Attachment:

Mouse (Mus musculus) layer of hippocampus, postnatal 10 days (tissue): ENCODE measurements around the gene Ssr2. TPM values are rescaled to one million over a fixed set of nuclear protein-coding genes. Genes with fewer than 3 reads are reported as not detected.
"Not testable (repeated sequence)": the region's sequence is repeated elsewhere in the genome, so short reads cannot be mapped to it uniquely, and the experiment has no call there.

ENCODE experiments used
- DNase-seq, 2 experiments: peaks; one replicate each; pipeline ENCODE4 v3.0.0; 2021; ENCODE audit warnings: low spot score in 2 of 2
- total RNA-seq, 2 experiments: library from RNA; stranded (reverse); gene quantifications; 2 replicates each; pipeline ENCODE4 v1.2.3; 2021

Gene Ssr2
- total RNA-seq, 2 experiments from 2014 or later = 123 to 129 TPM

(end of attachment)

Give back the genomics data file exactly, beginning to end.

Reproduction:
Mouse (Mus musculus) layer of hippocampus, postnatal 10 days (tissue): ENCODE measurements around the gene Ssr2. TPM values are rescaled to one million over a fixed set of nuclear protein-coding genes. Genes with fewer than 3 reads are reported as not detected.
"Not testable (repeated sequence)": the region's sequence is repeated elsewhere in the genome, so short reads cannot be mapped to it uniquely, and the experiment has no call there.

ENCODE experiments used
- DNase-seq, 2 experiments: peaks; one replicate each; pipeline ENCODE4 v3.0.0; 2021; ENCODE audit warnings: low spot score in 2 of 2
- total RNA-seq, 2 experiments: library from RNA; stranded (reverse); gene quantifications; 2 replicates each; pipeline ENCODE4 v1.2.3; 2021

Gene Ssr2
- total RNA-seq, 2 experiments from 2014 or later = 123 to 129 TPM